• atomistic simulation;
  • EAM potential;
  • fragmentation;
  • multiscale simulation;
  • polycrystalline solid;
  • process zone model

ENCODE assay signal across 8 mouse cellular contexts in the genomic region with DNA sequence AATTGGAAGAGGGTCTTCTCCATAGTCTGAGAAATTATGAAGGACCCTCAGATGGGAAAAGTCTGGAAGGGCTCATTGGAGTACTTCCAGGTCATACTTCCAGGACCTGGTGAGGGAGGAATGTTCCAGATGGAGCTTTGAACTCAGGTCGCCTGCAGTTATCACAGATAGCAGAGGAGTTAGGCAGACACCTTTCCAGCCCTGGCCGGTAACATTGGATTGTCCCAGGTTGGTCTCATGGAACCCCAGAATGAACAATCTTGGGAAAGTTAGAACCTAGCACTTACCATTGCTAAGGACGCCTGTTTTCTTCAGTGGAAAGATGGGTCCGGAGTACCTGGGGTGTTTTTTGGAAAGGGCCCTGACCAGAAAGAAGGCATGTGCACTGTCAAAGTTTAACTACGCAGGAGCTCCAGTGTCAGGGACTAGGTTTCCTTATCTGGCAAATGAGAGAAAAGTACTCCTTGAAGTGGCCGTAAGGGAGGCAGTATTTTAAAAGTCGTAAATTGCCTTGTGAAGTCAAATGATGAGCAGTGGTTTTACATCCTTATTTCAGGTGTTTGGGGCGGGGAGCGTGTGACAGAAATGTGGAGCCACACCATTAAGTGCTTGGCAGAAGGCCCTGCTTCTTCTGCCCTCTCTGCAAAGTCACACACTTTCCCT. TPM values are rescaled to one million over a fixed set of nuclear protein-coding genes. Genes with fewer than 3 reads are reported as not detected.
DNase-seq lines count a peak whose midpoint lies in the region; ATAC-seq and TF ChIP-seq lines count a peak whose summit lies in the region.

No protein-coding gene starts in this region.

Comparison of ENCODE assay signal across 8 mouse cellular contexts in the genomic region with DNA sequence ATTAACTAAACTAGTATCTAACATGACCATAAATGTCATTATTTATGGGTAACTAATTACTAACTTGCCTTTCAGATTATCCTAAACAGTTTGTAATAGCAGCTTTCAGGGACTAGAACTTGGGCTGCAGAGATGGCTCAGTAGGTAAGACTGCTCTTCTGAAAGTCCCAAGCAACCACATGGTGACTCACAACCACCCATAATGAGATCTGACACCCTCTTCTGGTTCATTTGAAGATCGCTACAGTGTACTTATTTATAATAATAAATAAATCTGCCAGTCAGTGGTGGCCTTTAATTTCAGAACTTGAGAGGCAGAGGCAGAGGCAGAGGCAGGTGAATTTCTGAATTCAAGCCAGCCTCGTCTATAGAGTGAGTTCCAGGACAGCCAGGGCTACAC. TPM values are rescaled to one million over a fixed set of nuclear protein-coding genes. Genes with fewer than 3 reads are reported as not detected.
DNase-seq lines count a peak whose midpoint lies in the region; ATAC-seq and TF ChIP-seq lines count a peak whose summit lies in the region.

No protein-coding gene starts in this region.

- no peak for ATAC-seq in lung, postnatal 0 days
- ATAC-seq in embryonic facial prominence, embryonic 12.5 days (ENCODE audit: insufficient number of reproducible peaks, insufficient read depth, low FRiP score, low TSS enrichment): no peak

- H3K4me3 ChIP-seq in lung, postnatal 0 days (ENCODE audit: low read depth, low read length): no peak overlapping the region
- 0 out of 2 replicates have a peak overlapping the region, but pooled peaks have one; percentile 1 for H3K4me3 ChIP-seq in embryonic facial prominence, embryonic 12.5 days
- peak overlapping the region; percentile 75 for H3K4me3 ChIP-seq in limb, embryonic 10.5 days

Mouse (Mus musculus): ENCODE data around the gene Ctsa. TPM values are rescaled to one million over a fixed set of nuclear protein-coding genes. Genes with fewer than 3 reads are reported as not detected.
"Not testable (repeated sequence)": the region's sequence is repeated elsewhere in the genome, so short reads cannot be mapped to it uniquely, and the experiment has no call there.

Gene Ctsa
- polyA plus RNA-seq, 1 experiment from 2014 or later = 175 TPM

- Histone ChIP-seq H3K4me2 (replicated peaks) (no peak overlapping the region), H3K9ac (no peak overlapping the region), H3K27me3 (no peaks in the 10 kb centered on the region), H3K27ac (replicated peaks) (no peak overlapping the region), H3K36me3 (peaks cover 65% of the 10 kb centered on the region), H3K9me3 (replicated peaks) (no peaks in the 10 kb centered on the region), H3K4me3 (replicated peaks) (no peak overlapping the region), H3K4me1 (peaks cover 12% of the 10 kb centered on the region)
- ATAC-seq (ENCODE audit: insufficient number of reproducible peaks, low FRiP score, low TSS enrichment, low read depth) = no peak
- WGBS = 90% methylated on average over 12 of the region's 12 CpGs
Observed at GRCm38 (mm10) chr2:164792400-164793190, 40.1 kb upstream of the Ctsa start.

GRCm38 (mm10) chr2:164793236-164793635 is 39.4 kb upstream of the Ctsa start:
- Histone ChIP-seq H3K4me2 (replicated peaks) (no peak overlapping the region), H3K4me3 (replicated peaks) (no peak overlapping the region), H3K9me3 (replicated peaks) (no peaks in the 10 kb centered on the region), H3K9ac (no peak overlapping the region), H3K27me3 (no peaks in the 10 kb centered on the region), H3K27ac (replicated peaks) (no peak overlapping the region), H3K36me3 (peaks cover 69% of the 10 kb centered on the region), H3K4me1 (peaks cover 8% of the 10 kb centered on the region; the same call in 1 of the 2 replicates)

A three-dimensional atomistic-based process zone model (APZM) is used to simulate high-speed impact induced dynamic fracture process such as fragmentation and spall fracture. This multiscale simulation model combines the Cauchy–Born rule, colloidal crystal process model, and micromechanics homogenization technique to construct constitutive relations in both grains and grain boundary at mesoscale. The proposed APZM has some inherent advantages to describe mechanical behaviors of polycrystalline solids. First, in contrast to macroscale phenomenological constitutive models, the APZM takes into account atomistic binding energy and atomistic lattice structure. In particular, the electron density related embedded atom method (EAM) potential has been adopted to describe interatomistic interactions of metallic polycrystalline solids in bulk elements; second, a mixed type of EAM potential and colloidal crystal depletion potential is constructed to describe heterogeneous microstructure in the process zone; third, the atomistic potential in both bulk material and process zone has the same atomistic origin, and hence, the bulk and process potentials are self-consistent. The simulation of dynamic fracture process of a cylinder made of aluminum powder metallurgy (P/M) alloy during high-speed impact/penetration is carried out, and numerical results demonstrate that APZM finite element method has remarkable ability to accurately capture complex three-dimensional fragmentation formation and damage morphology. Copyright © 2012 John Wiley & Sons, Ltd.